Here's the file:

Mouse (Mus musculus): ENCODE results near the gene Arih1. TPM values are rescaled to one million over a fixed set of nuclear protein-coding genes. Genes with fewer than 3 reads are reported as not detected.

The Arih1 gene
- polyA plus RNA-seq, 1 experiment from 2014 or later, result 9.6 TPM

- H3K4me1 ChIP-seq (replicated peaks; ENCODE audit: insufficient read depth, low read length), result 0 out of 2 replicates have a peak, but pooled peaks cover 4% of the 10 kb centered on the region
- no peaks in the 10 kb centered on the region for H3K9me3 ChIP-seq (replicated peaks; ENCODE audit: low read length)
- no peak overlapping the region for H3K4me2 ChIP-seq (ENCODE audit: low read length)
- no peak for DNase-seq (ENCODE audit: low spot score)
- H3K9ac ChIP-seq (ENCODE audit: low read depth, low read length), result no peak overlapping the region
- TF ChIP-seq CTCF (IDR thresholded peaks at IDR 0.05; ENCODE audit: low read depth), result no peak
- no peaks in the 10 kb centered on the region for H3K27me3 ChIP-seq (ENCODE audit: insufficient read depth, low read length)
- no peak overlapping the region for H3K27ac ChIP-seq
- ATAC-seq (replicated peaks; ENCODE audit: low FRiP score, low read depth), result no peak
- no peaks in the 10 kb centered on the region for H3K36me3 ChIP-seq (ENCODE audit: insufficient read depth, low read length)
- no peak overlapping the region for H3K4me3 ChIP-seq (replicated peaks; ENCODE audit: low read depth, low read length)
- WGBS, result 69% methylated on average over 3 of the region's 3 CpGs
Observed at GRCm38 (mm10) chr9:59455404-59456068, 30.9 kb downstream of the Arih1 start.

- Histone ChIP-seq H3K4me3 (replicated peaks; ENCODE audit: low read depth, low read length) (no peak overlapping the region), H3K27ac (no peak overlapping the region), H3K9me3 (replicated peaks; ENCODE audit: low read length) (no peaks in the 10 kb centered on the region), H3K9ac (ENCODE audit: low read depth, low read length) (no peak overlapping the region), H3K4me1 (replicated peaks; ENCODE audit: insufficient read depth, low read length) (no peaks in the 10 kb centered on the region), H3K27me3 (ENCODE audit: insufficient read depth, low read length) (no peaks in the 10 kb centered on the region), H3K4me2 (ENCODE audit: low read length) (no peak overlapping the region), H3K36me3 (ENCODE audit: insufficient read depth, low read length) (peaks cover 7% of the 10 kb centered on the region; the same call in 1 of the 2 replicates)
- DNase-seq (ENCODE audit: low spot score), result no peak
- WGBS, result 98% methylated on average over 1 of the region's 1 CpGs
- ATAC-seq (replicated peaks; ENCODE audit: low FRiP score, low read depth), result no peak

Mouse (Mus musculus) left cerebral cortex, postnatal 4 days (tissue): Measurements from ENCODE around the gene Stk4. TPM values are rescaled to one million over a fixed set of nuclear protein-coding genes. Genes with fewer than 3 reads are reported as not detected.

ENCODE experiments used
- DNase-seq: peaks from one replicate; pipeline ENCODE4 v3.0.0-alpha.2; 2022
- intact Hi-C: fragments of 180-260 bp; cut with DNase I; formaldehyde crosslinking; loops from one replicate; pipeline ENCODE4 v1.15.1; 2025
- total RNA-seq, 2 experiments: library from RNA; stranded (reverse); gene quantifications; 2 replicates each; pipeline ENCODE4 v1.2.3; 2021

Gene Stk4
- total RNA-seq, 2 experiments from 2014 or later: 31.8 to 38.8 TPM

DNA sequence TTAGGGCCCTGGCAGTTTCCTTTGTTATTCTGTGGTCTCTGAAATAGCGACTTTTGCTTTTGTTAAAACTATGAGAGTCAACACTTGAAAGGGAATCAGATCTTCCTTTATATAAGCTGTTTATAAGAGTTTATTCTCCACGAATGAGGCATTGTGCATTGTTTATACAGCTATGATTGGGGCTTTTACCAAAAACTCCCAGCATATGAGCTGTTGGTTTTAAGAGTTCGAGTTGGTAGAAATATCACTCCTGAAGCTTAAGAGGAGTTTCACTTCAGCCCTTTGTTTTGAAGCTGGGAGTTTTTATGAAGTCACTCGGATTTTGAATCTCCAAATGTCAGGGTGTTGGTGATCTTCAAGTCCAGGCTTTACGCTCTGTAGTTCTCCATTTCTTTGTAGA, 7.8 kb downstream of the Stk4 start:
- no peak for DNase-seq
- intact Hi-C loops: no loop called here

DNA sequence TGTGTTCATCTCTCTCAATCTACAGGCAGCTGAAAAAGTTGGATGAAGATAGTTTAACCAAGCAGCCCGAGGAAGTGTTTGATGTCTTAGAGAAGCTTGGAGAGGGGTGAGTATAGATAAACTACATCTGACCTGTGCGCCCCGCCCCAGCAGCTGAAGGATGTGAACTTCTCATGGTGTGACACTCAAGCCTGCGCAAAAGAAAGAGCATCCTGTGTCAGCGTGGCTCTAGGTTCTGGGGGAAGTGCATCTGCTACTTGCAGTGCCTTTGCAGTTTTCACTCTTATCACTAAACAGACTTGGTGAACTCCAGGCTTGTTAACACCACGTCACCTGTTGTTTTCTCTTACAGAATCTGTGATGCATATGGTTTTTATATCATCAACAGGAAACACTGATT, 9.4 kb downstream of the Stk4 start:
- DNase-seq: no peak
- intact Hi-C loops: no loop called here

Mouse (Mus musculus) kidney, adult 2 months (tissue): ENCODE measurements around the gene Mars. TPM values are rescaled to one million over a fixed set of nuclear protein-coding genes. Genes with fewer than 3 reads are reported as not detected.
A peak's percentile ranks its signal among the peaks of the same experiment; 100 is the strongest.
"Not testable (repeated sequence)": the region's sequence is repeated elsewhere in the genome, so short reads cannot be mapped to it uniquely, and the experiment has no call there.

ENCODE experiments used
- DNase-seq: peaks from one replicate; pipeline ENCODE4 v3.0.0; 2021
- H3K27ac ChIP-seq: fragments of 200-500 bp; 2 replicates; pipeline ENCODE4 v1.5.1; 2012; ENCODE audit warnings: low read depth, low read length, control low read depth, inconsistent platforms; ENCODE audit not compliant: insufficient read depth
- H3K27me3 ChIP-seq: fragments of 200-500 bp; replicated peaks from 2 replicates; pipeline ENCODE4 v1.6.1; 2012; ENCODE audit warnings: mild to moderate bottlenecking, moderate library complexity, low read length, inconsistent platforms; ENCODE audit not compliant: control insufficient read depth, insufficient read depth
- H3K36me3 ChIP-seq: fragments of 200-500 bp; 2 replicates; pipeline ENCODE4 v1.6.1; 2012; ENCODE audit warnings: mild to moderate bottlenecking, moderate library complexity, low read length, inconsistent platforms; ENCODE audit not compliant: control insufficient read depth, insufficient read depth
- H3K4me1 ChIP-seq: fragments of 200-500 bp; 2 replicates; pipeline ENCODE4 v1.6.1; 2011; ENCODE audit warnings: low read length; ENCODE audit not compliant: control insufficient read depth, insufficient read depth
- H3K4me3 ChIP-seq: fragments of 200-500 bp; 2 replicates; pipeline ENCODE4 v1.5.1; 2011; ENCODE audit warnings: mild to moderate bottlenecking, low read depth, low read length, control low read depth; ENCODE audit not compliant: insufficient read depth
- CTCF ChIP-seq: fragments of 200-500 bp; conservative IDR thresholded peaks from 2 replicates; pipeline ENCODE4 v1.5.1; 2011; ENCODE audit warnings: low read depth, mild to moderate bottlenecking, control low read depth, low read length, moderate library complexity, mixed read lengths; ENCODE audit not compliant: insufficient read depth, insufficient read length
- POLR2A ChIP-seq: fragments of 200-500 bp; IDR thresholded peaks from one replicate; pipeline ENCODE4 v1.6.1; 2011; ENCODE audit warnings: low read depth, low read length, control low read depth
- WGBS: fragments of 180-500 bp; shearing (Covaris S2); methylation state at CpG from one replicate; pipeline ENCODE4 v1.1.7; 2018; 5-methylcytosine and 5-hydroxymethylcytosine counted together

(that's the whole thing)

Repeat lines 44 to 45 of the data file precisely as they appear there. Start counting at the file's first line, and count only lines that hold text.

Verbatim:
- CTCF ChIP-seq: fragments of 200-500 bp; conservative IDR thresholded peaks from 2 replicates; pipeline ENCODE4 v1.5.1; 2011; ENCODE audit warnings: low read depth, mild to moderate bottlenecking, control low read depth, low read length, moderate library complexity, mixed read lengths; ENCODE audit not compliant: insufficient read depth, insufficient read length
- POLR2A ChIP-seq: fragments of 200-500 bp; IDR thresholded peaks from one replicate; pipeline ENCODE4 v1.6.1; 2011; ENCODE audit warnings: low read depth, low read length, control low read depth